For Allan Dwan she made three more films: SOLDIERS OF FORTUNE (’19), THE LUCK OF THE IRISH and IN THE HEART A FOOL (both ’20). All three were Mayflower productions, the first two released by Realart and the third by First National. SOLDIERS OF FORTUNE, a rousing story with a South American background, turned out as Allan Dwan hoped it would. The exteriors were filmed at the San Diego Fairgrounds, with Anna Q. and Pauline Starke playing the daughters of a wealthy American mine-owner, opposite Norman Kerry in the male lead. In THE LUCK OF THE IRISH she had James Kirkwood as her sidekick in adventures on a world cruise. “Moving Picture World” said: “Anna Q. Nilsson fits the character of Ruth Warren as if she were molded to it.”

William S. Hart often liked to use a new heroine in his films, and THE TOLL GATE (’20) represents Anna Q.’s co-appearance with this great star of the Westerns. She said she enjoyed playing opposite Hart in this film directed by Lambert Hillyer, who co-authored the story with Hart. It was well received by both press and public.

She next found herself playing opposite old-timer Hobart Bosworth in THE BRUTE MASTER (’20), based on a Jack London story of the high seas. The film was directed by J. Parker Read Jr., who was also an independent producer. Though Bosworth and Anna Q. were praised for their acting, the film was under par. (Some of her films were not wisely chosen, but like Greta Garbo, she often got rave notices for pictures that were mediocre.)

Her last Mayflower film, THE OATH (’21). again had Raoul Walsh as director. It was based on Wm. J. Lock’s novel Idols and involved the problem of “mixed” marriages. This then controversial subject aroused great curiosity and public response.

By now Anna Q. had not seen her parents for fifteen years. In ’21 she went back to Sweden where she was warmly greeted. Her mother told her she had to see Anna’s pictures three times as her eyes filled with tears the first two. Anna Q. was to return home many more times, now that she had made it in Hollywood. She bought her parents a house in Klippan, which they named “Querentia,” in honor of their daughter.

While in Sweden Miss Nilsson was offered the role of Anna in VARMLANNINGARNA, a love story, in a bucolic setting beloved by the Swedes. It was based on a folkloric musical and directed by Erik A. Petschler, who made Garbo’s first comedy, LUFFAR-PETTER, the following year. VARMLANNINGARNA came out a rather uninspired film. Anna Q. thought she gave a weak performance, blaming it on the director whom she found difficult. Later, looking hack on her career, she said: “I know that my popularity in my home country has never equaled what it has been in the United States.” However, a print of her only Swedish film was deposited with Varmland’s Museum in the city of Karlstad as a cultural document.

She was signed to act with John Barrymore and Colleen Moore in THE LOTUS EATER (’21) under Marshall NeiIan’s direction. Starting as a tragedy, the film becomes a pleasing romance, with Miss Moore ending up with Barrymore. (It was made but not released before Anna Q.’s visit to her native country.) While still in Sweden she received a cable from Paramount asking her to act in London in THREE LIVE GHOSTS (’22), under the direction of George Fitzmaurice, whose wife Ouida Bergere (later married to Basil Rathbone) had adapted it for the screen from the play by Frederic S. Isham. The film was made at Paramount’s London studios with the American know-how and exquisite pictorial taste of Fitzmaurice, who blended delicious humor with excellent drama. Norman Kerry had the male lead and the art director was the young Alfred Hitchcock.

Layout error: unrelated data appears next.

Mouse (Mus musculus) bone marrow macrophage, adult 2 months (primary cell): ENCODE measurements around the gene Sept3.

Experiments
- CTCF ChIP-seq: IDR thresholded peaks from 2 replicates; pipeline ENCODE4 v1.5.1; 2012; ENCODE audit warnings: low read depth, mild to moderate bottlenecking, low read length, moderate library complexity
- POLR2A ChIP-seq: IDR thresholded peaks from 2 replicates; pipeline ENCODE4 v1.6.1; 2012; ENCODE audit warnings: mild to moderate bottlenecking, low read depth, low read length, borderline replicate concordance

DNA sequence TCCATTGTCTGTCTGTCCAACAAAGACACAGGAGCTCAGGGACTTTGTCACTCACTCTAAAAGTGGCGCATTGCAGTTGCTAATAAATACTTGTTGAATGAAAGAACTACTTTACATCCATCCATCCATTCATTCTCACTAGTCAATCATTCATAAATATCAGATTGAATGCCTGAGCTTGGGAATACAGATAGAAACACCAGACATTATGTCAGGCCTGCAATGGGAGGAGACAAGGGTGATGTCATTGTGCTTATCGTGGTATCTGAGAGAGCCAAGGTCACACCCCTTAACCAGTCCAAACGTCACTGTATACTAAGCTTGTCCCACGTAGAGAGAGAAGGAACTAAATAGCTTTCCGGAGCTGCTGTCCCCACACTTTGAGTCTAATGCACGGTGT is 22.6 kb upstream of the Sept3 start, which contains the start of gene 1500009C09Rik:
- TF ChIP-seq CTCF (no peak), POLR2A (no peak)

With Maureen OSullivan et. al. in THE SILVER LINING

A Berlin producer now called Anna Q. and asked her to see Ernst Lubitsch in that city. He was about to lose his leading lady. Pola Negri, to America, and needed a replacement. She went to Berlin but her meeting with Lubitsch did not lead to a contract because Pola Negri postponed her plans about going to Hollywood.

From Berlin Anna Q. left for Italy and the shooting of THE MAN FROM HOME (’22), again under the Fitzmaurice-Bergere set-up at Paramount. The scenario was written from the Broadway success of Booth Tarkington and Harry Leon Wilson. Anna Q. started her voyage accompanied by Norman Kerry, his wife, daughter, nurse and 14 valises through a Germany still not recovered from WWI. There was no food or drink to he had for 36 hours and the train ride was a nightmare. In Rome the company was delayed by Fitzmaurice’s late rendezvous with his actors. He finally arrived and the exteriors were shot in Rome, Sorrento, Amalfi and Naples. It was the story of an Italian prince who wishes to marry a wealthy American girl (Cecil B. DeMille had done an earlier version in ’14.) The critics found the film wanting, but commented on its exceptionally beautiful frame. Through with the shooting, Anna Q. took off for Klippan and her parents again, before taking a ship back to the US where she landed in March, ’22.